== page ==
Whether you’re writing on Episode, Chapters or Tap by Wattpad, the chances are that you’re going to need to use a narrator at some point in the story. In fact, they can be one of the most important parts of the writing process! They’re definitely a character in their own right! So it’s important to know how to use them well. Your reader is going to be spending a lot of time with them, after all! It would be silly not to put some thought into how you’re writing that all-important character and whether there could be a better way to go about it.
But after all the time I spent and Google searches I did for this blog post, I can safely say that there’s not a lot out there to help you figure out how to make your narrator work. People speak about how they’re used in books and the different types you can have, but very few dedicate their time to explaining how to go about making each one work. Especially on apps like Episode! Interactive stories are so new as mediums that it’s very hard to find much info on how to write well at all.
That’s where I come in. As an Episode and Chapters author myself, I’ve spent a lot of my time experimenting to find out what works and what doesn’t. So keep reading and I’ll let you in on what works, what doesn’t and how you can choose the best narrator for your story.
What Is the Narrator For?
Of course, if we’re going to talk about narrators, it is worth knowing why they’re in stories in the first place! What purpose do they serve? Why do so many authors use them? What do they add to the story? Well, they serve many purposes. They’re there for both practical and stylistic reasons. Here are some of the most important ones.
They Save Time
One of the biggest appeals of interactive stories is the fact that chapters are short. Yes, you might see people complaining about short chapters on the Episode forums. You might get a fanmail or two thousand telling you that you need to make your chapters longer. However, then it comes down to it, people tend to fill small amounts of free time with a chapter or two of their favourite story. They’re in charge of how many chapters they read and how much time they take enjoying the action. That’s a very different experience when compared to watching a Game of Thrones Episode for almost 2 hours! You aren’t stuck reading for ages, but you’re welcome to read as much as you want. It gives you more control.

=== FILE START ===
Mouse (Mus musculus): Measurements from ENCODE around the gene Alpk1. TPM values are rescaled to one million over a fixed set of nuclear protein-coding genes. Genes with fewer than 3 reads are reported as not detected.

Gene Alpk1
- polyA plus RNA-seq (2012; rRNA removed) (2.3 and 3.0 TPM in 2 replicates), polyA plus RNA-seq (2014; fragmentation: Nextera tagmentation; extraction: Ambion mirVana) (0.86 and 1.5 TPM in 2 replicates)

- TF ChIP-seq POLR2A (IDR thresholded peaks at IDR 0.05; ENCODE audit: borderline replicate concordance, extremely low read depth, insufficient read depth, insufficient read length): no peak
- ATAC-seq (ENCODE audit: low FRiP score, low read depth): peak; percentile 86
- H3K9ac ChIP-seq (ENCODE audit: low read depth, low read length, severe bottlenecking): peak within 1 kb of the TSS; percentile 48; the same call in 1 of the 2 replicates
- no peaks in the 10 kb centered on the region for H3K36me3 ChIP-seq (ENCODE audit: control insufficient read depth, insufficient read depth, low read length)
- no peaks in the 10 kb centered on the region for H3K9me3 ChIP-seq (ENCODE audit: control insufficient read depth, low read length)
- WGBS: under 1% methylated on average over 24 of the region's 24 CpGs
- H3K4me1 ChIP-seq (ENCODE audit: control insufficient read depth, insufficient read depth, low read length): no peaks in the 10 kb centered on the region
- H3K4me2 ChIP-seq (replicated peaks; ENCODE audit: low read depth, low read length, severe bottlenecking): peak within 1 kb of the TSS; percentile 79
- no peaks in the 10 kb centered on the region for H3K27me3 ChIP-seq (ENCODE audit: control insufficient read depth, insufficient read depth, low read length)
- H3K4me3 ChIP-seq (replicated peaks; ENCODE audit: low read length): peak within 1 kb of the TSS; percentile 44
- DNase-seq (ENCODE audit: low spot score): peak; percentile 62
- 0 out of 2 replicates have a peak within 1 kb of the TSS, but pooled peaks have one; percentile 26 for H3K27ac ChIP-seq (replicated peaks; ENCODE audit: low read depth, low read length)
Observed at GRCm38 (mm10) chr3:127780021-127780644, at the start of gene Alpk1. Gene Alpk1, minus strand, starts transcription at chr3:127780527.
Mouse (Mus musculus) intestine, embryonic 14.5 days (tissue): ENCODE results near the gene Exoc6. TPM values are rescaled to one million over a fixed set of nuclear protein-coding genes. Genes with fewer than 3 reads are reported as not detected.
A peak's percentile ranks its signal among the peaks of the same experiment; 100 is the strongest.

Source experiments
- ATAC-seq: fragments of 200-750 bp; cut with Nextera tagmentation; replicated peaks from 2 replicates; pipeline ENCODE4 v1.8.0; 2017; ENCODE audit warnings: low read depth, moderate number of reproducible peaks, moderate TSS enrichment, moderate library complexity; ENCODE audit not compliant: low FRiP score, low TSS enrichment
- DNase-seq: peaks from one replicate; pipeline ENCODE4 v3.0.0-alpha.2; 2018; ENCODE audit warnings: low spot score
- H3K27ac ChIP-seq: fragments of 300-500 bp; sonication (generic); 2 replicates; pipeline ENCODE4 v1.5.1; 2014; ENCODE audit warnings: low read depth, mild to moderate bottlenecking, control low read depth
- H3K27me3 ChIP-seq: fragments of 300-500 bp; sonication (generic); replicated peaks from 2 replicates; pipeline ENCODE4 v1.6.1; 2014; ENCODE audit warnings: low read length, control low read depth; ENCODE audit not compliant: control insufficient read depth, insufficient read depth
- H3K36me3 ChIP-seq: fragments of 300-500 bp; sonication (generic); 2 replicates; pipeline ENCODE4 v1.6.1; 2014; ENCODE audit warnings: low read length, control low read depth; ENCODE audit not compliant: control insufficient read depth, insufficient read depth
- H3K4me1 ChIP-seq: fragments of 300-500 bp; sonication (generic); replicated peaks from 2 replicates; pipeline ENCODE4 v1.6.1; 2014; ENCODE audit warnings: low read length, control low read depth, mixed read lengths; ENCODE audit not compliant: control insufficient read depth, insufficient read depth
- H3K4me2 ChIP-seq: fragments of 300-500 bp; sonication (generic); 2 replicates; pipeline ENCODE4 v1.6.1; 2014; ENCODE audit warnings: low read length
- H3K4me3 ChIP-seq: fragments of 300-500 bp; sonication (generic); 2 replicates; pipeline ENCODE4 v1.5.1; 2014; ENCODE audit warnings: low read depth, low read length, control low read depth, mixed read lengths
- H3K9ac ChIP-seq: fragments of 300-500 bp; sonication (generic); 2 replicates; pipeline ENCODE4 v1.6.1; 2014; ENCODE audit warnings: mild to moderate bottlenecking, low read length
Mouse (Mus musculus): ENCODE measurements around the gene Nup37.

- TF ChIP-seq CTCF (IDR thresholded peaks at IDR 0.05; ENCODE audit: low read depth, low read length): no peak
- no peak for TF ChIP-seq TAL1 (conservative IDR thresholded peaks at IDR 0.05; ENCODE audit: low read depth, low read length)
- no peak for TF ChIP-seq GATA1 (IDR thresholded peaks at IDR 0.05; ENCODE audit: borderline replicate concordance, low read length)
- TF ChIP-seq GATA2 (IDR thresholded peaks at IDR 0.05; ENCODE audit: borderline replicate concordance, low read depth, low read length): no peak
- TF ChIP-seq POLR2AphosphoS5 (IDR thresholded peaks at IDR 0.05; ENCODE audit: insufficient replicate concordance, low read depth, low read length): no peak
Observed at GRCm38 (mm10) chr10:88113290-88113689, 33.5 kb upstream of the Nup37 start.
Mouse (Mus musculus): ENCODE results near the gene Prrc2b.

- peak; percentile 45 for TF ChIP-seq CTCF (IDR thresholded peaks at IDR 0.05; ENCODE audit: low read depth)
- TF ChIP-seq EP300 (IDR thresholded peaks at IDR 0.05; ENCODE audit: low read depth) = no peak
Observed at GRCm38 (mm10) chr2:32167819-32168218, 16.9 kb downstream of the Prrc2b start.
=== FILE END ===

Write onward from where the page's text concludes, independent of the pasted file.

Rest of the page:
Narrators help with this process. You can sum up info quickly and efficiently without much fuss. This is especially true at the beginning of the story when you have so much to say! The reader can know what’s going on as soon as possible so that you can get on to the fun parts you want to write about. They can establish things like time and place in a few words when another character might take paragraphs to say the same thing. It makes life so much easier for the writer and the reader alike!
They Don’t Feel Unnatural
You’ve probably heard of “show, don’t tell” before. You might have also read my post on exposition! Either way, you’ll know that it’s never good when a character tells you too much when they could just show it instead. But showing can take way more time than telling! And I have already said that this can take time away from all the great action you could be writing. So you’re going to need to tell the reader what’s going on from time to time. I’ve said it before and I’ll say it again: the rule should actually be “know when to show and when to tell”. Its the narrator’s job to show all the things you don’t want to spend time explaining through your characters.
When you don’t have a narrator, your characters are going to have to do a lot more of that anime-style exposition I spoke about before. There’s nothing wrong with that if you do it right! However, it can come across as fake and forced. Like when the MC introduces themselves with their whole back story to the person they just met. In real life, the other person would look at them weirdly and ask why they’re finding out the person’s whole life story. With a narrator, we can avoid that by telling the reader what’s going on directly.
You see, the narrator knows that there’s a reader looking in at this story. Unless you’re breaking the fourth wall, the characters don’t. We’ll discuss in another post when you should and shouldn’t break the fourth wall — but as a rule of thumb, it tends to make the story less serious. The narrator doesn’t have to worry about that, so they can talk for the sake of the reader and it won’t feel wrong.